Before you get started, here are a few things to keep in mind.
Dynamics CRM is a basic web user interface fronting a SQL Server database that manages relational data. However, it is flanked by a built-in array of basic analytical tools and extensive administrative features, such as auditing, which give it enterprise-level credentials. Throw in a customizable user interface (UI), and you have a tool that is capable of supporting both small businesses and multinational corporations. So it would be logical to assume that Dynamics CRM has a developer-friendly, structured architecture to support customizations.
However, the reality is a little more complicated and brings up some curious paradoxes about Dynamics CRM. Read More…
There are three basic versions of Microsoft Dynamics CRM 2013, and each has its own particular licensing requirements:
- Microsoft Dynamics CRM 2013 On-Premises: Most useful for organizations that do their deployments in-house. You must purchase a license for each server that will run the CRM Server software. You must also purchase Client Access License (CAL) for each user or device that will access the software.
- Microsoft Dynamics CRM 2013 Online: Used for solutions that will be hosted in the cloud. You must purchase a User Subscription License (USL) for each user that will access the solution. USLs are assigned to a named user, which means that USLs cannot be shared. A single USL licenses the user to access any instance of Microsoft Dynamics CRM 2013 or earlier associated with the same tenant. (USLs do not include use rights for Yammer or Skype.)
- Microsoft Dynamics CRM 2013 SPLA: Used by service providers and independent software vendors who license CRM to provide solutions to customers. You must purchase a Subscriber Access License (SAL) for each unique individual user who is authorized to access or otherwise use the licensed products. SALs are assigned to a named user, which means that SALs cannot be shared. A SAL will authorize a user to access any number of instances of CRM 2013 or earlier running on the organization’s servers. Read More…
First off, let’s clear up a misconception that everyone generally has the first time they hear about Dynamics CRM: it’s not “Dynamics versus SharePoint,” it’s “Dynamics AND SharePoint.” Dynamics CRM offers some pretty significant benefits that are not available when using the SharePoint platform alone. Likewise, SharePoint has capabilities that Dynamics CRM simply wasn’t designed to even begin to replicate. The trick is knowing when and how to best leverage the benefits of each tool. Simply put, both tools need each other to offer a truly complete platform that offers you the best of everything: a collaboration tool, an intranet and content management tool, a repository for unstructured data, an application platform, and a quick and easy way to rapidly and efficiently build applications to manage structured data. Read More…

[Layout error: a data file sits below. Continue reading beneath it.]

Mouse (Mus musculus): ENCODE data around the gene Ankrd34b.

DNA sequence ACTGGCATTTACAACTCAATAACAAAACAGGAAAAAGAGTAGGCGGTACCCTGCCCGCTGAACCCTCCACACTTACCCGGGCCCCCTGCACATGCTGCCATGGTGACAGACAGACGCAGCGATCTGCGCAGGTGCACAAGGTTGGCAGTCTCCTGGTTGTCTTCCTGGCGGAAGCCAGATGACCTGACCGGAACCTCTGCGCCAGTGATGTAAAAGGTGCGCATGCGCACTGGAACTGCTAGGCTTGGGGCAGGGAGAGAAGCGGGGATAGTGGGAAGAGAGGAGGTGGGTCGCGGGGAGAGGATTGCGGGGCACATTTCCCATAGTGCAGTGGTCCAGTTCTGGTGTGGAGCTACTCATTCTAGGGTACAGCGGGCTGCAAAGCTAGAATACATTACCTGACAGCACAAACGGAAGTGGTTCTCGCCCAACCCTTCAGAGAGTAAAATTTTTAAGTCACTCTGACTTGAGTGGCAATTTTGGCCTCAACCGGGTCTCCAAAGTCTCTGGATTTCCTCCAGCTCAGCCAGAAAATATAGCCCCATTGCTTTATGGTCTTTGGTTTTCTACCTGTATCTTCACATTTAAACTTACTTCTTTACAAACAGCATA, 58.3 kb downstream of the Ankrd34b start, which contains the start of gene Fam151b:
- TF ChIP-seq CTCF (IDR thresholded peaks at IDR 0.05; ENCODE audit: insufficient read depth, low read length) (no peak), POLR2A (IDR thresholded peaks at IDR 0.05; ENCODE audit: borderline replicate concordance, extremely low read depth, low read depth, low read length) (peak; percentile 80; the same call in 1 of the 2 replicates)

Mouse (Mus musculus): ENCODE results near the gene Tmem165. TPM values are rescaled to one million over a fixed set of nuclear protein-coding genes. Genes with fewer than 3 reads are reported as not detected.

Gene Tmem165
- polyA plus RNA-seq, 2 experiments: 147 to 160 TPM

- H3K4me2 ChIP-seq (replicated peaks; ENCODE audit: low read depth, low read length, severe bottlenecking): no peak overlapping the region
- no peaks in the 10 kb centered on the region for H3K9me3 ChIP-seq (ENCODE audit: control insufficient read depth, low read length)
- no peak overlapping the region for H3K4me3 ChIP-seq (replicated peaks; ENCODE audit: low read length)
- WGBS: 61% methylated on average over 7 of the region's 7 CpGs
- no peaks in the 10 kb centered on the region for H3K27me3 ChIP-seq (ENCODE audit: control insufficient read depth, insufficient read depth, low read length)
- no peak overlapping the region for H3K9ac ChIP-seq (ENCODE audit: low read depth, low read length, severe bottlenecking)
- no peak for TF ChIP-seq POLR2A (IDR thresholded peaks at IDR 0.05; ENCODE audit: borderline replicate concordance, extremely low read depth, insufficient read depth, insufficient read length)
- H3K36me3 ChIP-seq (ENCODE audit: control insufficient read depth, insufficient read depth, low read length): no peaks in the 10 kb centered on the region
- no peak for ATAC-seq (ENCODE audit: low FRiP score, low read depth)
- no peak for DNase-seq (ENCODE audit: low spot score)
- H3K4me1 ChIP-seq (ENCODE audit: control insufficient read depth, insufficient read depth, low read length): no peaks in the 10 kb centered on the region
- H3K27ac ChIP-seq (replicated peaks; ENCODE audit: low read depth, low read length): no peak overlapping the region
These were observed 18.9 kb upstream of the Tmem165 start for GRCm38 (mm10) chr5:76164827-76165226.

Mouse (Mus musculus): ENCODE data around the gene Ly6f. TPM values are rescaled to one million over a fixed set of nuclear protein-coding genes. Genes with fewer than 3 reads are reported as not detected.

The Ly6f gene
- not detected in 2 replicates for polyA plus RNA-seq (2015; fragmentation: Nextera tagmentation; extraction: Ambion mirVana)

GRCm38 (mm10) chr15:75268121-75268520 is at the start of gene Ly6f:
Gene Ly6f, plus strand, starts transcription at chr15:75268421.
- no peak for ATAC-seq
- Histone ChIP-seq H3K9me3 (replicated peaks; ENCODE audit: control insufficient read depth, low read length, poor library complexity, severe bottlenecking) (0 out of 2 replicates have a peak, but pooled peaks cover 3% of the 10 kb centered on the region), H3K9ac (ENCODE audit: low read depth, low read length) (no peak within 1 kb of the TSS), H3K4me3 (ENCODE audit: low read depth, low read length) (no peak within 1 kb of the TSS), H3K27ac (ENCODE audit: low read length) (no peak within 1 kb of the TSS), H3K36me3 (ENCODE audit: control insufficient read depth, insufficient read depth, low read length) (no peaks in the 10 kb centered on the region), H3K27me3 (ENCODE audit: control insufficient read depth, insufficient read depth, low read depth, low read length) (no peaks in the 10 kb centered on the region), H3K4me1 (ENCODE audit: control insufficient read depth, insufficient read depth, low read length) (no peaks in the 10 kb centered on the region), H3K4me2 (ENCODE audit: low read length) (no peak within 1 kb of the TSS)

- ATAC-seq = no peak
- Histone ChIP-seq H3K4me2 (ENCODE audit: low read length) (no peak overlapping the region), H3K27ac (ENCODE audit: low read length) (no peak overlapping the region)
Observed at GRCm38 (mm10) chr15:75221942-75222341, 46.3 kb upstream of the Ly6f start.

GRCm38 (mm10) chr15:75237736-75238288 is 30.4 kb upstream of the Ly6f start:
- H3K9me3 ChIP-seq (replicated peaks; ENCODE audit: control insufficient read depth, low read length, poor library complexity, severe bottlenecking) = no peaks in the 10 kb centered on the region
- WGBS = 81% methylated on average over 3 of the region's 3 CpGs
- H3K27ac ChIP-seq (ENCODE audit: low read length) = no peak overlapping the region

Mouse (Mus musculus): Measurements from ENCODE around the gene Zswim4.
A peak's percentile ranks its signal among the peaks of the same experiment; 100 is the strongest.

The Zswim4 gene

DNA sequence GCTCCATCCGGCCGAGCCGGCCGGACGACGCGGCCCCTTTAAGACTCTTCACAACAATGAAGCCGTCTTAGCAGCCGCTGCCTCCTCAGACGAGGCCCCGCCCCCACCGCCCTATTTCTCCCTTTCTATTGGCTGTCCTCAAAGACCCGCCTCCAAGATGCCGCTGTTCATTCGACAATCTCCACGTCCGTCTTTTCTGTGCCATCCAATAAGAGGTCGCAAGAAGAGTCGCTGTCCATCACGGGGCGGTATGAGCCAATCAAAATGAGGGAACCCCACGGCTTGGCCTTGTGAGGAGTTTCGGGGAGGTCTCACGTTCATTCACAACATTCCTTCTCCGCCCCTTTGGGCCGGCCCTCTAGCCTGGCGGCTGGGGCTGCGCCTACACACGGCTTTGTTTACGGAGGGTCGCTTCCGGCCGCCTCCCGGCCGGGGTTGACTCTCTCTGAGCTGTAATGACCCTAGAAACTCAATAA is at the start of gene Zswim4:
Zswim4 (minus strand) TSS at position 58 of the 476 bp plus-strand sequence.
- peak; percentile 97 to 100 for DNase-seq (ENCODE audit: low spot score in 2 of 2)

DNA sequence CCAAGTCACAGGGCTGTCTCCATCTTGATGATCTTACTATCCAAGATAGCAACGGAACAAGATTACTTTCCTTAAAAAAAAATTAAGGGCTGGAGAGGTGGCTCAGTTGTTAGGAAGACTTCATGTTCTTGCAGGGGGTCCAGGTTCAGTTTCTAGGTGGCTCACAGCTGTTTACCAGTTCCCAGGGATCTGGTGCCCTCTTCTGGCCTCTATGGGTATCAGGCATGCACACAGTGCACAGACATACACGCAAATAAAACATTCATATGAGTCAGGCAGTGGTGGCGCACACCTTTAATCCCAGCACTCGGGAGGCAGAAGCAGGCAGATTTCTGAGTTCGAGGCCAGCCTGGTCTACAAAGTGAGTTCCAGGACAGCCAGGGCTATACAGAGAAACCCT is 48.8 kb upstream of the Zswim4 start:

I just finished working on a proof of concept using Microsoft Dynamics CRM 2011. The application needed to support the activities of a crime investigation unit in the government.
As a devoted Lennie Briscoe fan, I felt I knew my way around a crime scene…but what I didn’t know was CRM. As it turned out, it didn’t matter! Microsoft Dynamics CRM 2011 was fairly easy to get up and running. I put together a cloud-based implementation that included:
- CRM Online w/Office 365
- Azure VM for the installation of the e-mail router
- SMTP Server: SendGrid
- POP3 server: Gmail
All were “free” (free as in “trial”). All were in the cloud. All played nicely together.
That said, there were several confusing bits to sort out regarding the e-mail configuration. I’ll share what worked (and what didn’t work) for me. Maybe it can be a timesaver for you. Read More…
With more and more companies adopting both Dynamics CRM and SharePoint into their corporate technology stacks, I’ve found myself integrating the two technologies more often than ever before. It’s quite cool. These are two extremely powerful systems and they both do what they are designed to do very well. I’m not going to go in-depth about what the differences are between these products…they are in totally different software “genres.” Apples and oranges. However, I want to point out one thing SharePoint gives you that many clients ask for again and again: Subsites.